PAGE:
When Associations Should Consider Restating their Governing Documents

By Rhonda R. Goldblatt, Esq.

Boards of directors of community associations frequently wonder at what point they should restate their association’s Bylaws and CC&Rs. Many associations have older, outdated governing documents that could use a complete overhaul.  Board should keep in mind that restating these documents typically requires membership approval. Restated documents should also be prepared by a qualified attorney, and must be approved in a secret, double envelope vote, so the project can be relatively costly.  Below are some considerations for when to pursue a restatement:

When portions of the governing documents are unenforceable

Older documents may have been superseded since their adoption by subsequent case law and statutes, rendering certain provisions unenforceable.  Boards may want to restate their governing documents to bring them current with existing law (and thereby making them enforceable once again).

When the documents no longer fit the community’s needs

Communities change over time.  A set of CC&Rs recorded in the 1970s may no longer reflect the owners’ preferences with respect to parking arrangements, architectural styles and more.  Older documents also may not address innovations like solar panels and electric vehicle charging stations.  Further, the board may wish to amend the governing documents to empower the board to address a specific problem in the community.

When the documents include discriminatory provisions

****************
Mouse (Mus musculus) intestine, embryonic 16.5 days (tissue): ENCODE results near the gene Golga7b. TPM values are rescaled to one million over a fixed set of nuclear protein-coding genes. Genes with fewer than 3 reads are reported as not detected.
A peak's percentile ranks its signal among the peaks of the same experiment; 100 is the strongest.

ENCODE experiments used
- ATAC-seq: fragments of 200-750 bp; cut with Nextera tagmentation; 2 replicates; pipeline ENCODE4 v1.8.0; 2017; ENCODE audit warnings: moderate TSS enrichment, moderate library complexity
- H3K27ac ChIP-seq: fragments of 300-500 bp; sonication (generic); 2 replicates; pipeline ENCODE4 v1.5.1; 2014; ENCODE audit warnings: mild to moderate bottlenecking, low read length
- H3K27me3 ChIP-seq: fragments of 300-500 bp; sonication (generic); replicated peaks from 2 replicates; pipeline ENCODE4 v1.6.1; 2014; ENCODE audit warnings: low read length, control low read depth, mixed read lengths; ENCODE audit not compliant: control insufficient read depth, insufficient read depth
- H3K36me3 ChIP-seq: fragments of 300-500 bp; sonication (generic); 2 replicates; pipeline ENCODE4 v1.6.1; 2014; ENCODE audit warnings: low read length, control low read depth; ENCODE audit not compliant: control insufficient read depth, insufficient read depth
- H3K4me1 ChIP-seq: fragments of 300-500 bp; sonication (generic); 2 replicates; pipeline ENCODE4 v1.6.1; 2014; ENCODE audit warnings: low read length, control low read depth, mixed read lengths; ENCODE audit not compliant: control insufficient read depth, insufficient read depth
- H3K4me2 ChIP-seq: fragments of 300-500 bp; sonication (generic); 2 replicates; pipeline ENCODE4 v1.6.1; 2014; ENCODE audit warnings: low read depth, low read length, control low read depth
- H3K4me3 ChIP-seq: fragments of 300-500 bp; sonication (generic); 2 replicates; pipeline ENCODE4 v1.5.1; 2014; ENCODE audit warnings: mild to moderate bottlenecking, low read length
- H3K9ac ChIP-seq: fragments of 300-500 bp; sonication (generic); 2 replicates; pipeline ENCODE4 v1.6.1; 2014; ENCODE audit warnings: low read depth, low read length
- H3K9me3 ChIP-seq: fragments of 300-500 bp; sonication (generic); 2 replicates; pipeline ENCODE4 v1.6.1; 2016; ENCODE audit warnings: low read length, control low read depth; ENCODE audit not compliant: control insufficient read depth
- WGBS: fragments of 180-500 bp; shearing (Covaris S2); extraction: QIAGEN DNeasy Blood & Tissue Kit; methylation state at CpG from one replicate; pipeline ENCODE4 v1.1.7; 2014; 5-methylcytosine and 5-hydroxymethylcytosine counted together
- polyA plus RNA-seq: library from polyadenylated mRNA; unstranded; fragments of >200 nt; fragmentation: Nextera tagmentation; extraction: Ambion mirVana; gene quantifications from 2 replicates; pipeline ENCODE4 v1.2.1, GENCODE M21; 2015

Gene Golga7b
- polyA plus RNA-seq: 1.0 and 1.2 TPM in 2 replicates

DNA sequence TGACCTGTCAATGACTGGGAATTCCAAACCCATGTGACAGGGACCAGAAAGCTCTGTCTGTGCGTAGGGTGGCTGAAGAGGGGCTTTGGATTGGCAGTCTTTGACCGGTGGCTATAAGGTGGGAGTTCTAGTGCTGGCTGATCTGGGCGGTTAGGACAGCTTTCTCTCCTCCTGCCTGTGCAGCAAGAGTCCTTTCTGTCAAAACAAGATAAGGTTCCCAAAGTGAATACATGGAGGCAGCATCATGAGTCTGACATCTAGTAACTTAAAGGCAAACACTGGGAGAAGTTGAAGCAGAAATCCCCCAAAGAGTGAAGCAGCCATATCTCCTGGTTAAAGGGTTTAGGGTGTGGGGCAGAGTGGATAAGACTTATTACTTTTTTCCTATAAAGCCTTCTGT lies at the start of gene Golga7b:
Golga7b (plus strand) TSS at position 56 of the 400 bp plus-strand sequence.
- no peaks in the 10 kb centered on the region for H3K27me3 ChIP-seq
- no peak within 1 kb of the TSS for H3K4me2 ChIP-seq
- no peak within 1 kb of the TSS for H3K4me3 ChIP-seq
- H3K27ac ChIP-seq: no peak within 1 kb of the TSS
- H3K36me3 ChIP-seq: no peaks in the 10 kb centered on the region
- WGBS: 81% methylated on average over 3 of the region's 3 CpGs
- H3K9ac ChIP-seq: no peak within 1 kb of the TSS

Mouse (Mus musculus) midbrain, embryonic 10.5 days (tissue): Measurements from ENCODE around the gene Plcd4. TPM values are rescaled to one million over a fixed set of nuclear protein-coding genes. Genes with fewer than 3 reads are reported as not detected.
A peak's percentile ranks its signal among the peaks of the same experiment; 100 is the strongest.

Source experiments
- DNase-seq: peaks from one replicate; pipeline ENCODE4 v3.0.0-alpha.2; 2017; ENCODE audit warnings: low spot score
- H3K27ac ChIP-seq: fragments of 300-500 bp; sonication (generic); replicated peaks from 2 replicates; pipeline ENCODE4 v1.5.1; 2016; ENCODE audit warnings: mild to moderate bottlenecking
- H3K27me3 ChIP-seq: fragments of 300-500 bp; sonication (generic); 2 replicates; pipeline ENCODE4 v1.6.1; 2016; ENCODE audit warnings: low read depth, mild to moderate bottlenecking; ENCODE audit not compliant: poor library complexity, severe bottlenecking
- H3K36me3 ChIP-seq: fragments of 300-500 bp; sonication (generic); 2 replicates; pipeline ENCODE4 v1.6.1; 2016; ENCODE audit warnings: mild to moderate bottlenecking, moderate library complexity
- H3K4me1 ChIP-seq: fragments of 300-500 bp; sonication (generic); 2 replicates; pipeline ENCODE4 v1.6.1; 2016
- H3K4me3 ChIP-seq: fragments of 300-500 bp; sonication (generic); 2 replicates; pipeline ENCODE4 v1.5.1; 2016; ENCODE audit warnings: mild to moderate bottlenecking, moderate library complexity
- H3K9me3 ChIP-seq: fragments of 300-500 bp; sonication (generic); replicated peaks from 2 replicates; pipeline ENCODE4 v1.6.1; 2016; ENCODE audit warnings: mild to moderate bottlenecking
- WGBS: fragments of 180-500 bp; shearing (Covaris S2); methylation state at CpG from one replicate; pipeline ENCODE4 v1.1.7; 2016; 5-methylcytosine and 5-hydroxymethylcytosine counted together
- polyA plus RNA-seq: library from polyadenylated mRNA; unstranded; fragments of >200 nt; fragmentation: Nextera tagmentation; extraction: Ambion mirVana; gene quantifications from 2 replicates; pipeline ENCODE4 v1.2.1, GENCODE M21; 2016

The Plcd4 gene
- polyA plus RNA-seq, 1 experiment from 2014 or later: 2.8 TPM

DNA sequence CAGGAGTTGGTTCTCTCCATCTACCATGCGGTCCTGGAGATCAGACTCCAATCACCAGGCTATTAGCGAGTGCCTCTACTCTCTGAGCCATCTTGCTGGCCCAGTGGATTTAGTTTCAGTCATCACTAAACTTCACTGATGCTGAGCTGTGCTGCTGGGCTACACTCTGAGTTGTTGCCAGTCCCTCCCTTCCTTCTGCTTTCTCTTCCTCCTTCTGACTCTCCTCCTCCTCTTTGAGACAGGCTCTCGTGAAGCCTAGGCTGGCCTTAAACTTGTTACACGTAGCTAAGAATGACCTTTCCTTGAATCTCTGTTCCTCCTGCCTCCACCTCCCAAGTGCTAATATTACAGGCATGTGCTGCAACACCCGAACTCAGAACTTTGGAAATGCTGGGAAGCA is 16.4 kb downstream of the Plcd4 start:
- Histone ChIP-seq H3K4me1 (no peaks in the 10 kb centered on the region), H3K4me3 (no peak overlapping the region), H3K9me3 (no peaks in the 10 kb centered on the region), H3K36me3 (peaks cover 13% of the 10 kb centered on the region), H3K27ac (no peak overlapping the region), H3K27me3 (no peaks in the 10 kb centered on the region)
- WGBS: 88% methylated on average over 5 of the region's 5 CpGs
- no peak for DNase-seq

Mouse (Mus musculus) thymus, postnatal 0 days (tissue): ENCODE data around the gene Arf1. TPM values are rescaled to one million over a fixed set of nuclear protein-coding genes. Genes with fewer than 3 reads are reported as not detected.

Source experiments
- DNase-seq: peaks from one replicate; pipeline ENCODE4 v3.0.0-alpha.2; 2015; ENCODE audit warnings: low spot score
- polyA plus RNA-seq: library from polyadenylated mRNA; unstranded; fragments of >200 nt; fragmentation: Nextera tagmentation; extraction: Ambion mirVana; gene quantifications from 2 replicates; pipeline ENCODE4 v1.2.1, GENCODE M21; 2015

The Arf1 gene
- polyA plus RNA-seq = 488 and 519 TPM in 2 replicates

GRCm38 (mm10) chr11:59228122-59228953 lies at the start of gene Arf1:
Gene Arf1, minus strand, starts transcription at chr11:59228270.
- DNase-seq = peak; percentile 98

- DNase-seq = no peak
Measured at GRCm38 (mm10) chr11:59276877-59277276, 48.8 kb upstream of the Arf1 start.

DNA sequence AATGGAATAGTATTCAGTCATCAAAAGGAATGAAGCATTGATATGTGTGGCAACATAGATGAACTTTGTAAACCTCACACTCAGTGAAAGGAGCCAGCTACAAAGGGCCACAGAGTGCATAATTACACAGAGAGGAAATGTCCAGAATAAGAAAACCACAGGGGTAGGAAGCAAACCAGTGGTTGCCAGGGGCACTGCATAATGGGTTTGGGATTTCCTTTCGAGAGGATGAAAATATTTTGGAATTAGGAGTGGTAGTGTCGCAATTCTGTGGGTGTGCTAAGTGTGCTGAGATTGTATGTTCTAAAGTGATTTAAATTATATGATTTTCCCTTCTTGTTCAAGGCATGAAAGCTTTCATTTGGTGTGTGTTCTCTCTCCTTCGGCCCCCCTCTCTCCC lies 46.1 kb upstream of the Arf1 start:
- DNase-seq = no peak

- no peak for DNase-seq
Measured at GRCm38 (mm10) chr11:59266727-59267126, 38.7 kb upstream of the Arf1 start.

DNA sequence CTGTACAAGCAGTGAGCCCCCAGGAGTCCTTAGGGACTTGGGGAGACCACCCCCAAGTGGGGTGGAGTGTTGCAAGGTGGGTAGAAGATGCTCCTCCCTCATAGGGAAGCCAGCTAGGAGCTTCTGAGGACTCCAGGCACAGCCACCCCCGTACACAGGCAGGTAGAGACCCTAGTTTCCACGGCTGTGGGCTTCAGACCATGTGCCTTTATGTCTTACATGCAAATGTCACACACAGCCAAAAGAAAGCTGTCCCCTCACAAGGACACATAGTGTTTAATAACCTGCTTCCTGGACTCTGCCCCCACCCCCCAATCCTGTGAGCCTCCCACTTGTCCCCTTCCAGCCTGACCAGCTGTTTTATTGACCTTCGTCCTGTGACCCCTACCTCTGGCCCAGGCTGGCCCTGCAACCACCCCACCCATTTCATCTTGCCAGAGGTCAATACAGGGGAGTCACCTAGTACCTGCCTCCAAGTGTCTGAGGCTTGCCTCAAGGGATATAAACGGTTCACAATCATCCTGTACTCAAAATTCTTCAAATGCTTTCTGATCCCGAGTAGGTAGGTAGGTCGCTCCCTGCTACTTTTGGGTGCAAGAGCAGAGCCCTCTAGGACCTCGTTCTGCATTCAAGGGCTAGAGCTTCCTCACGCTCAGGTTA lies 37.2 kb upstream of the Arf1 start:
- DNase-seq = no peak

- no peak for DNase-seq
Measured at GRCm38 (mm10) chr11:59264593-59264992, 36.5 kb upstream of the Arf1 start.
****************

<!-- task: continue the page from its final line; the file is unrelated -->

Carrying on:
Civil Code section 4225 requires boards to amend out any provisions in a governing document which discriminate on the basis of a protected status. Such an amendment does not require membership approval.  However, once this has been accomplished, boards may want to consider pursuing a complete document overhaul (a restatement), which does require membership approval. Documents old enough to include discriminatory provisions are likely due for an update in many other respects as well.

When the documents are just confusing

Not all Bylaws and CC&Rs are made equal.  Some are better written than others. If your documents create more confusion than clarity, because of inconsistent or vague language, it may be time for a refresh. This need may be especially pressing given that vague or inconsistent language can give rise to lawsuits, as homeowners insist on interpreting the documents in one manner, and the board another!

To better protect the association’s interests

Original governing documents are typically written by the community’s developer.  As one might expect, these documents frequently protect the developer’s interests rather than the associations. The board may want to consider restating the documents to provide the board with more expansive authority, and/or insert provisions designed to minimize the association’s and individual directors’ potential liability.

No matter your association’s goals, boards should consult their community association counsel regarding the timing and procedure of restating their governing documents. Everyone deserves a makeover sometimes!